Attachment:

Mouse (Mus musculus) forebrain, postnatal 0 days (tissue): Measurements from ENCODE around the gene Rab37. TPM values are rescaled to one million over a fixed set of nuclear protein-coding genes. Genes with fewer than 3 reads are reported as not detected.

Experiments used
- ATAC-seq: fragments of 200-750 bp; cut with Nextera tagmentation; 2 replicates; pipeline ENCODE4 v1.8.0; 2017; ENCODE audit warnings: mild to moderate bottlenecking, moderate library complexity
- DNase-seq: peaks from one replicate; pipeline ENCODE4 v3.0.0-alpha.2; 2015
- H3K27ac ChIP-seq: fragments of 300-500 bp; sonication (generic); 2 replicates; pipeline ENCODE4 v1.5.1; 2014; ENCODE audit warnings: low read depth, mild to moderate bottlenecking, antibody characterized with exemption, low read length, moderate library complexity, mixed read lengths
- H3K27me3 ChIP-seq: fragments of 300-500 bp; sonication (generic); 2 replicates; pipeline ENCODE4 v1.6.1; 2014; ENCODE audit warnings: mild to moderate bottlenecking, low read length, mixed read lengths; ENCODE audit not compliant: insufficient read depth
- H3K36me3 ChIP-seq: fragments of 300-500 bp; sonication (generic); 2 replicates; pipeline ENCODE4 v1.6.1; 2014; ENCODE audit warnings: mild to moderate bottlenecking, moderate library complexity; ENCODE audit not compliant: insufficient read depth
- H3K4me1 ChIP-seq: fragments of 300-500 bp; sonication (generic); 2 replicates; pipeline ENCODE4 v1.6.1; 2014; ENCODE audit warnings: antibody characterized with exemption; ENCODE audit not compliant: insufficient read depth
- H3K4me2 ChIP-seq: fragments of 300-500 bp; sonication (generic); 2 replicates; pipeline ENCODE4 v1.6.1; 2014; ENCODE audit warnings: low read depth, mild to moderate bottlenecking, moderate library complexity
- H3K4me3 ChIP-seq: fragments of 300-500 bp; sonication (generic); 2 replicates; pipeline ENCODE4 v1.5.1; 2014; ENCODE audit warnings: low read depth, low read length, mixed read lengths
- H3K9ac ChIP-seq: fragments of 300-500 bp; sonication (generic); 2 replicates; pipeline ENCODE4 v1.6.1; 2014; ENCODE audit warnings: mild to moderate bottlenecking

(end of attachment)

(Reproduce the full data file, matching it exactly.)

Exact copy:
Mouse (Mus musculus) forebrain, postnatal 0 days (tissue): Measurements from ENCODE around the gene Rab37. TPM values are rescaled to one million over a fixed set of nuclear protein-coding genes. Genes with fewer than 3 reads are reported as not detected.

Experiments used
- ATAC-seq: fragments of 200-750 bp; cut with Nextera tagmentation; 2 replicates; pipeline ENCODE4 v1.8.0; 2017; ENCODE audit warnings: mild to moderate bottlenecking, moderate library complexity
- DNase-seq: peaks from one replicate; pipeline ENCODE4 v3.0.0-alpha.2; 2015
- H3K27ac ChIP-seq: fragments of 300-500 bp; sonication (generic); 2 replicates; pipeline ENCODE4 v1.5.1; 2014; ENCODE audit warnings: low read depth, mild to moderate bottlenecking, antibody characterized with exemption, low read length, moderate library complexity, mixed read lengths
- H3K27me3 ChIP-seq: fragments of 300-500 bp; sonication (generic); 2 replicates; pipeline ENCODE4 v1.6.1; 2014; ENCODE audit warnings: mild to moderate bottlenecking, low read length, mixed read lengths; ENCODE audit not compliant: insufficient read depth
- H3K36me3 ChIP-seq: fragments of 300-500 bp; sonication (generic); 2 replicates; pipeline ENCODE4 v1.6.1; 2014; ENCODE audit warnings: mild to moderate bottlenecking, moderate library complexity; ENCODE audit not compliant: insufficient read depth
- H3K4me1 ChIP-seq: fragments of 300-500 bp; sonication (generic); 2 replicates; pipeline ENCODE4 v1.6.1; 2014; ENCODE audit warnings: antibody characterized with exemption; ENCODE audit not compliant: insufficient read depth
- H3K4me2 ChIP-seq: fragments of 300-500 bp; sonication (generic); 2 replicates; pipeline ENCODE4 v1.6.1; 2014; ENCODE audit warnings: low read depth, mild to moderate bottlenecking, moderate library complexity
- H3K4me3 ChIP-seq: fragments of 300-500 bp; sonication (generic); 2 replicates; pipeline ENCODE4 v1.5.1; 2014; ENCODE audit warnings: low read depth, low read length, mixed read lengths
- H3K9ac ChIP-seq: fragments of 300-500 bp; sonication (generic); 2 replicates; pipeline ENCODE4 v1.6.1; 2014; ENCODE audit warnings: mild to moderate bottlenecking